Zestful Blog Post #152
Today’s post follows these two announcements:
After a two-year hiatus, I’ll be back at the Florida Writer’s Association annual conference (October 20-23, 2016 in Altamonte Springs). Gonna teach “Fearless Writing” and “How to Write Dialogue Like a Pro,” and will be available for individual consults as well. They’re still putting together the lineup, but here’s the link. Will talk writing for martinis come bar time. Tank regular, dry, up, olives. Think of it as an investment.
My Marcia has designed, built, and launched an extraordinary math game for kids and adults. Number Round-Up uses the world’s smartest tiny horses to help players master sorting, set theory, commonalities, and more. Get links to the free demo and paid versions at Logical Game Studio. This really is a cool game, currently in the Chrome store. No ads, no upselling, just a well built, charming, thoroughly kid-and-adult-tested game that helps foster a love of math and logic. If you take a look, I’d love to hear what you think of it!
On to today’s post.
Dearest writer, do you sometimes struggle to describe your characters in a way that works smoothly with your action and plot? Do you have too much self respect to make them stand in front of a mirror and remark upon their baggy eyes / shining auburn hair / six-pack physique, etc? Is it especially challenging to describe a character’s changes over time, whether months or decades?
Help is here. In the last few months I’ve suggested this to a few clients, and today thought I’d share it with everybody. Very simple: Let somebody come upon an old snapshot, whether on coated paper from a Pleistocene-era camera, a Kodachrome slide that has to be held up to the light, or something digital.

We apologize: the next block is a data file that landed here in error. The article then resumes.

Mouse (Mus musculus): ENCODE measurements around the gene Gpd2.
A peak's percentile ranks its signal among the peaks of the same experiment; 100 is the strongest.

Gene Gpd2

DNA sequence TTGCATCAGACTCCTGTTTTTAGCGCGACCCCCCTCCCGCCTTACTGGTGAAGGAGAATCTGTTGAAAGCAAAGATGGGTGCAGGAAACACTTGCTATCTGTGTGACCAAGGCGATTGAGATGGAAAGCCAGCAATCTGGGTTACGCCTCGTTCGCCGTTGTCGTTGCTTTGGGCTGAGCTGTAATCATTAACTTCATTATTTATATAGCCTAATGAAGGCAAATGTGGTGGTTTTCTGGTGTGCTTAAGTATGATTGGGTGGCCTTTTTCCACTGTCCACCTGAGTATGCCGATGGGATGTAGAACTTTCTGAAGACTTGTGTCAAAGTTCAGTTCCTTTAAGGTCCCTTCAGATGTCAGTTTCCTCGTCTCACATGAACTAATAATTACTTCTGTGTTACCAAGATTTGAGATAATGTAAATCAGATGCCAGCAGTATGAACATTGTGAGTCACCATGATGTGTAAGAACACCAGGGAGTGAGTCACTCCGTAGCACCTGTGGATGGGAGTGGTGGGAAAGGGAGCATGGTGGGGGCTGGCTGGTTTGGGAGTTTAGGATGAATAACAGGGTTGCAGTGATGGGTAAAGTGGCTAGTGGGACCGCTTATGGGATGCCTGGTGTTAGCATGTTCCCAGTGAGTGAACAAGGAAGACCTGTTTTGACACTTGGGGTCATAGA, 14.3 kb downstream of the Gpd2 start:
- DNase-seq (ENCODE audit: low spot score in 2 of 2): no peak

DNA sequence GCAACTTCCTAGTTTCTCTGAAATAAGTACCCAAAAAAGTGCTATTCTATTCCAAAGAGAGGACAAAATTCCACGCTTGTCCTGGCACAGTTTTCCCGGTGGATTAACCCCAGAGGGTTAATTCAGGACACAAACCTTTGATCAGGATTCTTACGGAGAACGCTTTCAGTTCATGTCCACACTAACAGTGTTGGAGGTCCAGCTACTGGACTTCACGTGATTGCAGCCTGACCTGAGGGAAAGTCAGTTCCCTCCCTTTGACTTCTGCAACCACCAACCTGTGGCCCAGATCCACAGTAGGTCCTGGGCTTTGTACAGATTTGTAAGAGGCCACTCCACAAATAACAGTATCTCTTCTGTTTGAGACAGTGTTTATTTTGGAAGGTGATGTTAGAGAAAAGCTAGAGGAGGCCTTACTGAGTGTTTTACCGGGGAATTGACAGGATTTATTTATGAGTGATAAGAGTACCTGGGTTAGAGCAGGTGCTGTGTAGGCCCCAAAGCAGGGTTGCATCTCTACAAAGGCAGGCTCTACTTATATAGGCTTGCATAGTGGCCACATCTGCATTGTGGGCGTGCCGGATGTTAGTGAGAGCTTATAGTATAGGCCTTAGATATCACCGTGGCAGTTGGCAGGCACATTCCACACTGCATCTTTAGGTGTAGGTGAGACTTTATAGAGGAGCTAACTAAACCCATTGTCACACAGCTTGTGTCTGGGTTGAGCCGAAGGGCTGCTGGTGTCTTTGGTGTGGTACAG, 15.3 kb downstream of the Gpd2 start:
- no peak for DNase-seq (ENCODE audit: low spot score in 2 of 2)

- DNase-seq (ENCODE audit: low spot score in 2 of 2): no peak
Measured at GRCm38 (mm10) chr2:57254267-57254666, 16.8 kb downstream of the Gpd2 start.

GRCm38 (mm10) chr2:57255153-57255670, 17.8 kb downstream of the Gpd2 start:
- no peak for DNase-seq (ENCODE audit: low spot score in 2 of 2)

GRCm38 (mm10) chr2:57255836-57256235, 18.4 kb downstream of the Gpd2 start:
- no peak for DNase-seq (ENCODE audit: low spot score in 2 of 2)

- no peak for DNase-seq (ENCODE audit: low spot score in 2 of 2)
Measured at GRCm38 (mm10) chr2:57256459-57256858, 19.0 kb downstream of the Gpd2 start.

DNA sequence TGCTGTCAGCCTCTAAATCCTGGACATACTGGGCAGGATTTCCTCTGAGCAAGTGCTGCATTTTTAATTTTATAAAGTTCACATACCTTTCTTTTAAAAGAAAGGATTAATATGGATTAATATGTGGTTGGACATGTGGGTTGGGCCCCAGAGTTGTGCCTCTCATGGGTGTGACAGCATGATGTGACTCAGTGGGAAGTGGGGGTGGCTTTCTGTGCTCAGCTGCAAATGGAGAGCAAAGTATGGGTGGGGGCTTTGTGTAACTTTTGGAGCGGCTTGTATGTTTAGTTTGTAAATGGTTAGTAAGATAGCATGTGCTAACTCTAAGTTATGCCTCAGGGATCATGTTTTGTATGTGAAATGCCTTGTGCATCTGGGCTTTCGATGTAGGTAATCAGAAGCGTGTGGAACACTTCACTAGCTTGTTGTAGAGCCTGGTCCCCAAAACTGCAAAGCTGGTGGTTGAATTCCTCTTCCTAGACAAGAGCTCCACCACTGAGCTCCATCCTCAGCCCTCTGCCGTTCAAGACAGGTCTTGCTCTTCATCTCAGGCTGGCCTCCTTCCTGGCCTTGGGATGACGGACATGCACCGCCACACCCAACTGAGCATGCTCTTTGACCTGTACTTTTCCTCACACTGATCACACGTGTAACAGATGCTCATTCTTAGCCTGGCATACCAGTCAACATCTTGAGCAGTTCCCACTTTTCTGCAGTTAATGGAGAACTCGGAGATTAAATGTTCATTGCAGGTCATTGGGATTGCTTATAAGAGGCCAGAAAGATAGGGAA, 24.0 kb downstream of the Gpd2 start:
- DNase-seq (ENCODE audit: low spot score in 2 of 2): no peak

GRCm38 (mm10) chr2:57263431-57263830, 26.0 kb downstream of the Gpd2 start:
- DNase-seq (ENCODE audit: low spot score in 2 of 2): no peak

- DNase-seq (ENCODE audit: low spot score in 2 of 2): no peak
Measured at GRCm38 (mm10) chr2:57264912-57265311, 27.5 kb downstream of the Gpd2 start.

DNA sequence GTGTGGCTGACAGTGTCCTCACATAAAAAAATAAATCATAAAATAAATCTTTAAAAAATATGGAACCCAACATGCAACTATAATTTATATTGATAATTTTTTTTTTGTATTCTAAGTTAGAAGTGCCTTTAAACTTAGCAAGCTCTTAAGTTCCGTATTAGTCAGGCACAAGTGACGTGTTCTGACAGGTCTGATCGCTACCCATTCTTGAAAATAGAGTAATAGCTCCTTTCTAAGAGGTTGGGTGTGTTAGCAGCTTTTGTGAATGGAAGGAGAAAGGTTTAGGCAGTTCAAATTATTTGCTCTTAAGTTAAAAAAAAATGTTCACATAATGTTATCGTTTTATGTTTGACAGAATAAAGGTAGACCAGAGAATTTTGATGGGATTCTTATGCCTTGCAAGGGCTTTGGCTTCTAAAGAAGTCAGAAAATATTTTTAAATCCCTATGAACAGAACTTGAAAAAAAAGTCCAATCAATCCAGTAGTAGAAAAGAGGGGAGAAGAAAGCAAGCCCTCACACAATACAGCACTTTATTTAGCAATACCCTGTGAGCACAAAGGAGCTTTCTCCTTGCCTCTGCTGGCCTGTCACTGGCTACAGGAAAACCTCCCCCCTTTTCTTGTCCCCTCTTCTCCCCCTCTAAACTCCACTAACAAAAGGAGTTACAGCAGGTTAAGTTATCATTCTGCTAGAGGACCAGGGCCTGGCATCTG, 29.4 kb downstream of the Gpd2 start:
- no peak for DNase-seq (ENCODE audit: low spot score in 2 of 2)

[Musical and bossy even back then: Leading the neighborhood band.
Photo thanks to old pal BB.]
You are with me on this instantly, right? The picture can be of the character himself or herself (just can’t do ‘themself,’ never will), or of a beloved, or the enemy, or whoEVER.
No return address. I tore open the envelope. A black-and-white snapshot with crinkle-cut edges fell out, and I immediately recognized my stepfather standing beneath the wing of his plane with his flight crew. Full head of wind-tossed hair, wolfen grin, and that cold look in his eyes I remembered so well, too well.
He surfed over to CNN and couldn’t believe it: There she was, smiling on the courthouse steps, looking pale but triumphant. Acquitted! Wearing her hair still in those stupid pigtails. Pink lipstick. Pink dress. Hell!
I went back to my first post on Facebook. Talk about depressing. The only picture I could think to post was of me in my judo outfit getting slammed onto the mat by a bigger kid. I was spindly and bucktoothed then, spindly and bucktoothed now.
You get the idea. Rock on.
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